Can I have a guy best friend?

One of my best friends is Cory Copeland. (And he probably thinks this post is all about him now…)
“How can you be best friends with someone you’ve never met?” you may be asking (my parents and sisters wonder this constantly). Well, when you’re awesome and attached to your iPhone like some sort of sick lifeline, it’s not that hard. Our friendship is based on a love of writing, inappropriate comments, and mutual respect. And I know that if ever I need anything, even someone to break me out of prison and smuggle me out of the country, he’d do it. (He just can’t put up bail money. “Starving artist” and all that.)
Cory listens to my wine-induced random musings and laughs at the Pinterest photos I text him, and I tolerate his constant music suggestions and random descents into Southern colloquialisms. (Poor man is Texan. And has an accent no matter what he says.)

But one of my favorite things about our friendship is that Cory is…a guy. And not because I have some secret dream that one day our friendship will turn into some romantic monstrosity reminiscent of a Nicholas Sparks novel. (We’re both cringing.) No, I like that I can get a male perspective on things (I like to ask him embarrassing relationship questions). I like that he sees things in a way that I don’t, has experienced things I haven’t and couldn’t. And I like that he’s relatively drama free. (Relatively being the key word.)

I’ve had people tell me that our friendship won’t last because men and women can’t be friends. That it just doesn’t work because it either ends up in a broken disaster due to unrequited love, or because they try out the romance and crash and burn, or because one of them inevitably ends up dating someone else and awkwardness and/or jealousy ensues. (Cory and I actually wrote a post together about this.)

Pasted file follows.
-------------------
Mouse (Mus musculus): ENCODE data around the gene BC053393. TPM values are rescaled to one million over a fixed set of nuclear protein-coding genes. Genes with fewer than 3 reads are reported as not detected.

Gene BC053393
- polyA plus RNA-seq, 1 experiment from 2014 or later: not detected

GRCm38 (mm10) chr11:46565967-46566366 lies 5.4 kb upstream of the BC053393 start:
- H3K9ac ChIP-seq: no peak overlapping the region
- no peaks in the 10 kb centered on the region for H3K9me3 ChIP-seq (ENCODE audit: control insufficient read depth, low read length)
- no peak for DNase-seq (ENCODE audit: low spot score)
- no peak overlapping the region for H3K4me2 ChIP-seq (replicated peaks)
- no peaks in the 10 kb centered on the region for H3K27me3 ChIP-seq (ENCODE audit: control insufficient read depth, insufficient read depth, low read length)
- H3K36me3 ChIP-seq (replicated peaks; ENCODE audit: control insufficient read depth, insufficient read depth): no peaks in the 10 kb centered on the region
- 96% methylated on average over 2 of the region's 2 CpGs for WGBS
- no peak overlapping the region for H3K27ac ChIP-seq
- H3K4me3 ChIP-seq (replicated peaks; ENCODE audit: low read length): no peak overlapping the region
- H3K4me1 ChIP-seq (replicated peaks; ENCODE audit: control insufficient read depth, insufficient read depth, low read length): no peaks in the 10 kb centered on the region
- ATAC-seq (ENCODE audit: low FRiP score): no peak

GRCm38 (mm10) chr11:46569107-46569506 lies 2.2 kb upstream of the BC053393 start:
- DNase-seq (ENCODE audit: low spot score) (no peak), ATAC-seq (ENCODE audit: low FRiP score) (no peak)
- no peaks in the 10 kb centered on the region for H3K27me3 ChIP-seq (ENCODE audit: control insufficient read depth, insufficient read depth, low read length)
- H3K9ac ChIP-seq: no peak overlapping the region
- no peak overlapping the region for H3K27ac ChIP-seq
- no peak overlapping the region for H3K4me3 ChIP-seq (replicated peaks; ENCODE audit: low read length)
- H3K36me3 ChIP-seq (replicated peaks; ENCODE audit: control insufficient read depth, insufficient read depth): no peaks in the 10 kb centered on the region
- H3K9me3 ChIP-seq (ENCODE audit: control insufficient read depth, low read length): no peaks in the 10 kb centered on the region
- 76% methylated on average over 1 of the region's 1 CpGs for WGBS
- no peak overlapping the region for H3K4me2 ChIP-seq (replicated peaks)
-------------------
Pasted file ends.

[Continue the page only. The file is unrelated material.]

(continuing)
And I’ve had people say that we should just date because obviously we’re perfect for each other! We are rather similar in a freaky sort of way, so if the friendship works out so well, why not take it to the next level? Why not move into a dating relationship? Why not get married?! (Cory just fainted.)

Why not, why not, why not…

I think that we have a tendency to look at friendships as secondary to romantic relationships. We look at the men or women we are friends with and see the potential for something more. And when you choose to be friends with someone, you are acknowledging, in a small way, that there are parts of this person that you like, that you find appealing. You connect, and that connection can be intoxicating.

And soon we begin to look for more; always more. We see friendships with the opposite sex as leading to something. Friendship is simply a stepping stone to something better. Why else befriend a man or woman if not for the possibility of romance? What other purpose does a friendship with the opposite sex hold? Why go through all the hassle if not for some sort of benefit? (Not those kind of benefits, people.)

When did friendships become such a horrible thing, I wonder. When did the idea of a man only wanting friendship from me become some sort of insult? An affront to my womanhood? I understand the horror of the dreaded friend zone, believe me. I’ve been there many a time. Sometimes those feelings are deep and the rejection can hurt. But I feel as if we’ve romanticized romantic relationships. We’ve made them into this amazing, perfect, wonderful thing. Nothing is better than romance, than a chance at a fairytale happily ever after.

Why settle for friendship when we can have more?

To me, friendships can be better than love, more than romance, and absolutely beautiful. Not that they supersede romance, but perhaps they can offer something different yet wonderful in that particular time in your life. There is something freeing in befriending a person who understands you and cares about you for you, not for the romantic potential they see in you. They see your worth as a person without putting pressure on you to be anything more than that.